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‘Chasing Ice’ lets you watch the Arctic glaciers disappear before your eyes. Feel better?

Chasing Ice

In 100 years or so, when Google’s autonomous robo-historians write the book on their fleshy predecessors, they will no doubt try to explain why we blew it on climate change. Why, despite decades of ever-more-definitive evidence, did the human species not take even the most basic of measures to avoid a catastrophe?

They will find plenty of blame to pass around. Our political systems, they will observe, just weren’t up to the diplomatic challenges of mustering a multinational effort -- we couldn’t agree on whose fault it was, who should pay to fix it, even whether we should bother trying. Our brains proved ill-equipped to process the gravity of a long-range threat until it was too late. And our news media, the storytellers to whom this message was entrusted, were too easily distracted by more lurid dramas.

We didn’t see it coming, even though, on every other level, we knew it was.

This, as nature photographer James Balog tells us in the documentary Chasing Ice, is essentially a failure of imagination. Unless you have a glacier in your backyard, the earliest effects of a warming planet have so far appeared to most of us only intermittently, a signal lost in the noise of the daily weather.

Read more: Climate & Energy

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You’ll never eat crabs again: Barry Levinson’s eco-freakout ‘The Bay’

In the summer of 1997, fish in the Chesapeake Bay started turning up dazed, dying, and covered with bleeding lesions. The culprit was a toxic microbe called Pfiesteria piscicida, which was flourishing in the warm, polluted waterways. The one-celled organism, discovered less than a decade earlier, had already killed millions of fish in North Carolina. Now it had spread north -- and it was infecting humans, too. More than a dozen watermen exposed to the microbe-laden water fell ill with sores, intestinal woes, and neurocognitive impairments such as confusion and memory loss.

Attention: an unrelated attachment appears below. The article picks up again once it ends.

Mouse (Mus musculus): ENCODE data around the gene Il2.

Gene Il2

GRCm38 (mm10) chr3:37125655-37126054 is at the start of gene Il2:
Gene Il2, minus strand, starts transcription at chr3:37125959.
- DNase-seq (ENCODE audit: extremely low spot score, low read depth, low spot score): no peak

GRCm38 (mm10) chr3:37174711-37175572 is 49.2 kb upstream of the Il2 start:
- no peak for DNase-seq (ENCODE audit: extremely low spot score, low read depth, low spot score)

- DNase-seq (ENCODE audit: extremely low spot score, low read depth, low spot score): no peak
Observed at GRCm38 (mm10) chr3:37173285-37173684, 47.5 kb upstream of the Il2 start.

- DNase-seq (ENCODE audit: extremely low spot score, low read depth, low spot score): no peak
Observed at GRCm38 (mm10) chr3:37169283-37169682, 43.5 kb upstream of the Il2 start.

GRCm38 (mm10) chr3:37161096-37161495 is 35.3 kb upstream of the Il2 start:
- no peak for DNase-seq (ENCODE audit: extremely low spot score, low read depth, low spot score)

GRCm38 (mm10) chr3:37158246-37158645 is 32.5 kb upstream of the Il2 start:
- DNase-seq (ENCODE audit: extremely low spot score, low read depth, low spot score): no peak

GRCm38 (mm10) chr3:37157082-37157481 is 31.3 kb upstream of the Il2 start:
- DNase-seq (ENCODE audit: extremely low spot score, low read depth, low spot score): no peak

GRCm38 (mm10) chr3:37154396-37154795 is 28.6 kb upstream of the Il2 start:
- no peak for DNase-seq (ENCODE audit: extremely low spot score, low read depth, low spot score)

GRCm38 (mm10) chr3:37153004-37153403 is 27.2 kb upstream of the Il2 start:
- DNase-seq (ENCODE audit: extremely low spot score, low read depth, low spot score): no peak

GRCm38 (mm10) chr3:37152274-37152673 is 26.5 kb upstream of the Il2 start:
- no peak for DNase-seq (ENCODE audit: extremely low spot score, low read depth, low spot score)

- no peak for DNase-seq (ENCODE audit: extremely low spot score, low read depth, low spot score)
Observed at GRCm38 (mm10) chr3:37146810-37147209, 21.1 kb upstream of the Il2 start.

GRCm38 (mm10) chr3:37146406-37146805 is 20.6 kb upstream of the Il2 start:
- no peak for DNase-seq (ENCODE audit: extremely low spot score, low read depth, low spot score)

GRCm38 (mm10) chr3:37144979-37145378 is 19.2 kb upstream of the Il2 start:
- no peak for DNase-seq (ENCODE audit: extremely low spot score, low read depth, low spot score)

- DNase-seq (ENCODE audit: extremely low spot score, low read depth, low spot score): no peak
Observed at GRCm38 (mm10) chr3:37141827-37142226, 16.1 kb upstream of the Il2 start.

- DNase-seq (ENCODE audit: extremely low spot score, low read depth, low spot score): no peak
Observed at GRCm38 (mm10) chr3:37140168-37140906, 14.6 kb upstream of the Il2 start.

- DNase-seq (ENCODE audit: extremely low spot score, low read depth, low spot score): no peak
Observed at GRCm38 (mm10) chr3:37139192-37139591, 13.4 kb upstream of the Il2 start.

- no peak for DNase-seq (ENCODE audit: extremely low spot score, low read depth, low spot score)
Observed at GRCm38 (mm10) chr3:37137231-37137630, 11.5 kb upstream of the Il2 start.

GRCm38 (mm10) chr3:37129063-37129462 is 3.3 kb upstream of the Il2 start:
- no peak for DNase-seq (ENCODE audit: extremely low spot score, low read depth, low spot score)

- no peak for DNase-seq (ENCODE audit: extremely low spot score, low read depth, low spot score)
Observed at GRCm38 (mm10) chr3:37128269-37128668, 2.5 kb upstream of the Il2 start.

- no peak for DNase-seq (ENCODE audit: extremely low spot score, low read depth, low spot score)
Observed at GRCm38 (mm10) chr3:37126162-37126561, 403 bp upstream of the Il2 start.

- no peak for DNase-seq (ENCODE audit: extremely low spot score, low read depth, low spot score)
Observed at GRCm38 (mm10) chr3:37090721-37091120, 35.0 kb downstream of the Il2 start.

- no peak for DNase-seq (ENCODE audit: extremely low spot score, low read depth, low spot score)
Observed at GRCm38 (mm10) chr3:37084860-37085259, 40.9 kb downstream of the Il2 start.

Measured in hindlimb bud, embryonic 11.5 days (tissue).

By September, with a national media panic in full gallop, three Maryland rivers were closed to all commercial and recreational use. Seafood sales plummeted, as buyers swore off Maryland crabs and other bay delicacies. An investigative commission blamed the outbreak on high levels of phosphorus, a byproduct of the region’s vast chicken industry.

Take that kernel of reality, add steroids, CGI, and the herky-jerk verisimilitude of the found-footage horror genre, and you have The Bay, director Barry Levinson’s spookily plausible exercise in old-school cautionary eco-freakout.

Read more: Food

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Where the sun don’t shine: Solar Decathlon beams amid scandal and rain

See related slideshow. Last Friday was a tough day for fans of sun-sourced electrical power. On Capitol Hill, Republican lawmakers were beating up on two executives from Solyndra, the defunct California solar panel manufacturer whose bankruptcy is proving to be such a headache for the Obama administration. Meanwhile, a mile or so away, the Department of Energy's Solar Decathlon, a biennial eco-jamboree for renewable energy technology, opened to the public under murky skies and clammy sheets of rain. Where's your sun now? This is the fifth Solar Decathlon, a 10-day event featuring 20 teams of college students who have designed …